The Holidays Are a Good Time to Review Regular Rate of Pay Calculations

This blog post was authored by Shardé C. Thomas

With employees requesting time off for upcoming holidays and flu season beginning, employers should review holiday pay and sick leave buyback provisions to ensure compliance with the FLSA regular rate of pay requirements. The FLSA requires that an employee who works overtime must be compensated for those overtime hours at a rate of at least one and one-half times the employee’s regular rate of pay. The regular rate of pay is not necessarily (and often not) their hourly pay or base pay. Employers must consider the various other types of compensation that the employees receive. Regular rate of pay includes “all remuneration for employment paid to, or on behalf of, the employee,” with the exception of certain payments that are specifically excluded under FLSA. Holiday pay and sick leave buy backs or cash-in present two of the more challenging types of pay potentially subject to being added to the regular rate of pay in calculating an employee’s overtime pay.

There are essentially three types of holiday pay: pay for taking the day off; pay for working on a holiday; and holiday-in-lieu pay. Pay received for taking the day off is not included in the regular rate of pay. Employees who work on a holiday and receive time and one half for working on the holiday (which is not required by the FLSA, but virtually every public employer pays time and a half for working on a holiday) are not entitled to have that additional time and one half included in the regular rate of pay.

Holiday-in-lieu can be paid out in the form of leave or pay. If it is paid as leave, then it is not included in the regular rate of pay because it is not pay. However, holiday-in-lieu pay is included in the regular rate if it is a payment. If the value of holidays received is spread across the entire year, with a percentage paid out each paycheck, then that regularly received payment must be included as part of the regular rate during each work week or work period (if the employee is a police officer or firefighter covered by the section 7(k) partial overtime exemption). (Hart v. City of Alameda (N.D. Cal. 2009) 2009 WL 1705612; U.S. Dep’t Labor, Wage & Hour Div. Opinion Letter, 1999 WL 1788163 (Sept. 30, 1999).) If the holiday in lieu pay is paid just during the workweeks or work periods during which the holiday occurs, then it is only included in the regular rate of pay during those particular workweeks or work periods.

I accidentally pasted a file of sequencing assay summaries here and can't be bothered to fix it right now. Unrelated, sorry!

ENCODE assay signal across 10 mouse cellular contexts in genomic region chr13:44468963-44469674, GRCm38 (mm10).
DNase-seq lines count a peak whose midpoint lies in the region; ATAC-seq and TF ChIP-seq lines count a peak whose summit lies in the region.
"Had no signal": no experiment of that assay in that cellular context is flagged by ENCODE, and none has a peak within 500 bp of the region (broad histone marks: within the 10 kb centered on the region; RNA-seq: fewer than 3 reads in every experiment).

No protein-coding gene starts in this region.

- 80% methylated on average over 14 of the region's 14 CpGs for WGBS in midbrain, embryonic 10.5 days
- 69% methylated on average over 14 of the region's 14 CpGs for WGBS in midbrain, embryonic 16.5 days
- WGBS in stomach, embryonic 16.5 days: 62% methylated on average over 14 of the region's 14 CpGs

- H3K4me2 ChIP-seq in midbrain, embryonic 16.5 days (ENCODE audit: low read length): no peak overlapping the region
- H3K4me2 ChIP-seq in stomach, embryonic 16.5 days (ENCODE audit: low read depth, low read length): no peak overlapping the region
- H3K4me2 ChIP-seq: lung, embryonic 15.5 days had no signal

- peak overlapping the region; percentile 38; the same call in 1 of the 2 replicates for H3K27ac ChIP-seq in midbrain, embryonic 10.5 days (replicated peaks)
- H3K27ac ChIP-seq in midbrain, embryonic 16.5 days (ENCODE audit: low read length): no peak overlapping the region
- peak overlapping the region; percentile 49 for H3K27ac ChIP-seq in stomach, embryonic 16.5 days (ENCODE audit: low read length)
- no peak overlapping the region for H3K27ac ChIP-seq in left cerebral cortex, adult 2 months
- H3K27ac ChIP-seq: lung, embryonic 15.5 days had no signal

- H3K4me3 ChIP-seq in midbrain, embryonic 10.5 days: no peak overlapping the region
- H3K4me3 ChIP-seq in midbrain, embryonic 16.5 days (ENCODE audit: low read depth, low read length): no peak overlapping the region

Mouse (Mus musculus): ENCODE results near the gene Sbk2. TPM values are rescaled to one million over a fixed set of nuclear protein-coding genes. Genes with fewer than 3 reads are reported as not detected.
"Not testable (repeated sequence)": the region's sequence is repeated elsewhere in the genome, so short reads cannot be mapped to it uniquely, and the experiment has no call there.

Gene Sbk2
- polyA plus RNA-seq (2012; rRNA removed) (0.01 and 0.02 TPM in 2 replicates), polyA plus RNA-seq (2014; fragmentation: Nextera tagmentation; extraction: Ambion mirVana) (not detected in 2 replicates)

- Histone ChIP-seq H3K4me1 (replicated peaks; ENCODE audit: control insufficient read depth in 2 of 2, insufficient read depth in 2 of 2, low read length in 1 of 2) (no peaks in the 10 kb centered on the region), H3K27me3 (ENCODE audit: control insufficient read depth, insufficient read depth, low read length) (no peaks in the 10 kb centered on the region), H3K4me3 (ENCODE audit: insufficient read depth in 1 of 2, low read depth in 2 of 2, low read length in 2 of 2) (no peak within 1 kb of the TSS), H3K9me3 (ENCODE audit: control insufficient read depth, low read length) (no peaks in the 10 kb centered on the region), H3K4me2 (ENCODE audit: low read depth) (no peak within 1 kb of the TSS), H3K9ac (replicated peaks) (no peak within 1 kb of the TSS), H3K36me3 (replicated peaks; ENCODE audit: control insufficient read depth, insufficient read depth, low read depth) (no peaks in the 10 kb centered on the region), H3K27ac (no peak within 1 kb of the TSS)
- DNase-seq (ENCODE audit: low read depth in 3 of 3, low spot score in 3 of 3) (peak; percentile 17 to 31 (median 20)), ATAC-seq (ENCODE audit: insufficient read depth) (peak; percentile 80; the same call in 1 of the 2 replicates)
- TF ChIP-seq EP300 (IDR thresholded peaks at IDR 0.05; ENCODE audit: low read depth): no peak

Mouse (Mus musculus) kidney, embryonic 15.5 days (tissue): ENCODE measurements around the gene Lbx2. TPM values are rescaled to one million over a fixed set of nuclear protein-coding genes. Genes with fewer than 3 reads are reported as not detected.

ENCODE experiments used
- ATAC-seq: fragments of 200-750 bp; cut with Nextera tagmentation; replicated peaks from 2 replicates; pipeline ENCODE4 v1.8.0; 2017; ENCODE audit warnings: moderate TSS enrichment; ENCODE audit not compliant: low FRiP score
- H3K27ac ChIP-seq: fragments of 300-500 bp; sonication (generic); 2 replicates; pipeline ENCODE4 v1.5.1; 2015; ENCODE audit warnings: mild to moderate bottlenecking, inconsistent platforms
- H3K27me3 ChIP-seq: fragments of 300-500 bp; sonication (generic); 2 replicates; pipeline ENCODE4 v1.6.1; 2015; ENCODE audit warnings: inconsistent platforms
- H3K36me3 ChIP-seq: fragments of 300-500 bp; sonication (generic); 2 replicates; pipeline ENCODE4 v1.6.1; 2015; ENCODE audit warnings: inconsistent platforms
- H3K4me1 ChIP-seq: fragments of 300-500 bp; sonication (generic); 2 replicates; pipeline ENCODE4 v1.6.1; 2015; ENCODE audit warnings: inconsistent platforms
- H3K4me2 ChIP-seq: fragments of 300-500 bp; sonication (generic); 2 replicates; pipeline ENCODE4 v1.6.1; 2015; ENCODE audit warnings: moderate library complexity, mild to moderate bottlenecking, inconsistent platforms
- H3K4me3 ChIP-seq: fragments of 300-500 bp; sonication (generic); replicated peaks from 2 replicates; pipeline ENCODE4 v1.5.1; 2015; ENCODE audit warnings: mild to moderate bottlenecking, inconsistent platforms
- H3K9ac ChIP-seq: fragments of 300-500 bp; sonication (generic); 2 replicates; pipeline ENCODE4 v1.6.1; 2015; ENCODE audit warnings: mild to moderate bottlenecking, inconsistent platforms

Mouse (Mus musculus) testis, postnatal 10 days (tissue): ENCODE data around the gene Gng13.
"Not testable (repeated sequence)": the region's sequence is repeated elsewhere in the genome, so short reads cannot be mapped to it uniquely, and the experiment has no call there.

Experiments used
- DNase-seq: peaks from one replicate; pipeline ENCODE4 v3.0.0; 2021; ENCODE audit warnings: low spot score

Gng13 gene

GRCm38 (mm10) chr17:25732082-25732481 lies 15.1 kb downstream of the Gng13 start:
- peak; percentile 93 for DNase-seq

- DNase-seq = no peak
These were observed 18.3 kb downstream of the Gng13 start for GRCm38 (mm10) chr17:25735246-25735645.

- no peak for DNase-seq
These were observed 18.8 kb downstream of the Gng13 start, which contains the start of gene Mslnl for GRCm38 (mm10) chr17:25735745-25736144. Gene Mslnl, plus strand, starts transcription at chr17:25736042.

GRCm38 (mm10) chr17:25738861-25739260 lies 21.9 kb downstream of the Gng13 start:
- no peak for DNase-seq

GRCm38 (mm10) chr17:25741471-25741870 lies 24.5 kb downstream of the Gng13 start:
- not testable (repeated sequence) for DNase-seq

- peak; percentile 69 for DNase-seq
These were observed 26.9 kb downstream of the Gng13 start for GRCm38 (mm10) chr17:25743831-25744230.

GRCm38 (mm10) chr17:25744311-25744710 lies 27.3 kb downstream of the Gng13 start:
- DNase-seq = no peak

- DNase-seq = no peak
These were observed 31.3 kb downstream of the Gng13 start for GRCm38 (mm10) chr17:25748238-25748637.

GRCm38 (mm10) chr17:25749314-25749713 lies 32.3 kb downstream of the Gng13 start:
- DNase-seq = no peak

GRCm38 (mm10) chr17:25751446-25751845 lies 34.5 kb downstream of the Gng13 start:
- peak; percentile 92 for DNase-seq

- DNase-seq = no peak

The predominate view regarding awards for employees who do not use their sick leave, such as sick leave buybacks, is that such payments must also be included in the regular rate. (Chavez v. City of Albuquerque;Acton v. City of Columbia, Mo.;but see Featsent v. City of Youngstown.) Courts have determined that such programs can serve as an incentive for employees to work their regular hours instead of using sick leave, similar to working holidays or bonuses for working particularly undesirable days. (See Chavez v. City of Albuquerque) Although there isn’t a Ninth Circuit case that has specifically addressed this issue, the Department of Labor has addressed this issue and agrees with the predominate view. Thus, failure to allow the cash out of sick leave to be included in the regular rate of pay carries some risk of a challenge. Also, based on Department of Labor Regulations, the inclusion in the regular rate must be apportioned back over the time it was intended to compensate. This will likely require recalculating overtime over the entire previous year. If that sounds strange, please take a look at 29 CFR section 778.209(a), which says, “When the amount of the bonus can be ascertained, it must be apportioned back over the workweeks of the period during which it may be said to have been earned.”

These are just two forms of pay which require careful consideration when analyzing your FLSA regular rate calculations. If discrepancies are found, this is a good opportunity to audit your regular rate calculations.